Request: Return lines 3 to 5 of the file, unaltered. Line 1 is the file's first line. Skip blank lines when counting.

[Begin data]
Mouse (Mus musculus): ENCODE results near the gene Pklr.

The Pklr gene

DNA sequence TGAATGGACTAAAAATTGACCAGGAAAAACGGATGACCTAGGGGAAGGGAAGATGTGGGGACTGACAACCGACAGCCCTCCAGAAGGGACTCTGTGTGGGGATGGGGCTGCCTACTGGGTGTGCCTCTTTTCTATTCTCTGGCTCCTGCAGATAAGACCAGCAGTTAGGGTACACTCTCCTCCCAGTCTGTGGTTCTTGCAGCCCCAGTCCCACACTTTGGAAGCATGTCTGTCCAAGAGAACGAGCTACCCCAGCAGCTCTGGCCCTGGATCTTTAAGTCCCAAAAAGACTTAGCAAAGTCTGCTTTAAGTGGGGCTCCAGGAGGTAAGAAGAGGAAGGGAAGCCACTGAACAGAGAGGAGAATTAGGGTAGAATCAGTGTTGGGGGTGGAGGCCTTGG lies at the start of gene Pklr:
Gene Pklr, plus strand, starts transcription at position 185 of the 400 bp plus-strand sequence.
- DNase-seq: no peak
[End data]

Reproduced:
DNA sequence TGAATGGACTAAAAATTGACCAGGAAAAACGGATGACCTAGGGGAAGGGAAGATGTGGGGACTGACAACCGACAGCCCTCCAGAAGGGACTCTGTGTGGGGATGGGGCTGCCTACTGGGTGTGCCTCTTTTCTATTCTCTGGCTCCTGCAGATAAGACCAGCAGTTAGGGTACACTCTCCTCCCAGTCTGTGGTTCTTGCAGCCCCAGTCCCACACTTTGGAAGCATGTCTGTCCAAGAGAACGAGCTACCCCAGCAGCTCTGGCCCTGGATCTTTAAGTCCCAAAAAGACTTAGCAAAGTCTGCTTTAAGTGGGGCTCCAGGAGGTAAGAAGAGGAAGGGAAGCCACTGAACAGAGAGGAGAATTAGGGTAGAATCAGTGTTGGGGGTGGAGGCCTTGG lies at the start of gene Pklr:
Gene Pklr, plus strand, starts transcription at position 185 of the 400 bp plus-strand sequence.
- DNase-seq: no peak